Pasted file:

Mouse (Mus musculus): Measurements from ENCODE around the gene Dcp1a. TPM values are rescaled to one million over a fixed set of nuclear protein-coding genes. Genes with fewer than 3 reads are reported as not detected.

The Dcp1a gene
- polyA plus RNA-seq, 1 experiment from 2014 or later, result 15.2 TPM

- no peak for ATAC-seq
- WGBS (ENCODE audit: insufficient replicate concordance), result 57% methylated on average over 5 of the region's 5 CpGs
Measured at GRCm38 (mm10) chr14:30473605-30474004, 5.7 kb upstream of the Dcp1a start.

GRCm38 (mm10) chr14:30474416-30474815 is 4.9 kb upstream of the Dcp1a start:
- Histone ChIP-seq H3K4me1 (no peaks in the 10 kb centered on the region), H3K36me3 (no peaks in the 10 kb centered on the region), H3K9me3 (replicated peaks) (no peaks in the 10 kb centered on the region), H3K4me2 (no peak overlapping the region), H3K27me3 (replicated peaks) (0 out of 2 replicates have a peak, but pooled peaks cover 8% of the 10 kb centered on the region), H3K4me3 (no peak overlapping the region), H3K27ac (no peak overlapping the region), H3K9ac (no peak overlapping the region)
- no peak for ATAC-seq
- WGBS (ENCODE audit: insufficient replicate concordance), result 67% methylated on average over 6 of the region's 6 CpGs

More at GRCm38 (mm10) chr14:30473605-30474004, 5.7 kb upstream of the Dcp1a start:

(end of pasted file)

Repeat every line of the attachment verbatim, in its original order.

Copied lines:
Mouse (Mus musculus): Measurements from ENCODE around the gene Dcp1a. TPM values are rescaled to one million over a fixed set of nuclear protein-coding genes. Genes with fewer than 3 reads are reported as not detected.

The Dcp1a gene
- polyA plus RNA-seq, 1 experiment from 2014 or later, result 15.2 TPM

- no peak for ATAC-seq
- WGBS (ENCODE audit: insufficient replicate concordance), result 57% methylated on average over 5 of the region's 5 CpGs
Measured at GRCm38 (mm10) chr14:30473605-30474004, 5.7 kb upstream of the Dcp1a start.

GRCm38 (mm10) chr14:30474416-30474815 is 4.9 kb upstream of the Dcp1a start:
- Histone ChIP-seq H3K4me1 (no peaks in the 10 kb centered on the region), H3K36me3 (no peaks in the 10 kb centered on the region), H3K9me3 (replicated peaks) (no peaks in the 10 kb centered on the region), H3K4me2 (no peak overlapping the region), H3K27me3 (replicated peaks) (0 out of 2 replicates have a peak, but pooled peaks cover 8% of the 10 kb centered on the region), H3K4me3 (no peak overlapping the region), H3K27ac (no peak overlapping the region), H3K9ac (no peak overlapping the region)
- no peak for ATAC-seq
- WGBS (ENCODE audit: insufficient replicate concordance), result 67% methylated on average over 6 of the region's 6 CpGs

More at GRCm38 (mm10) chr14:30473605-30474004, 5.7 kb upstream of the Dcp1a start: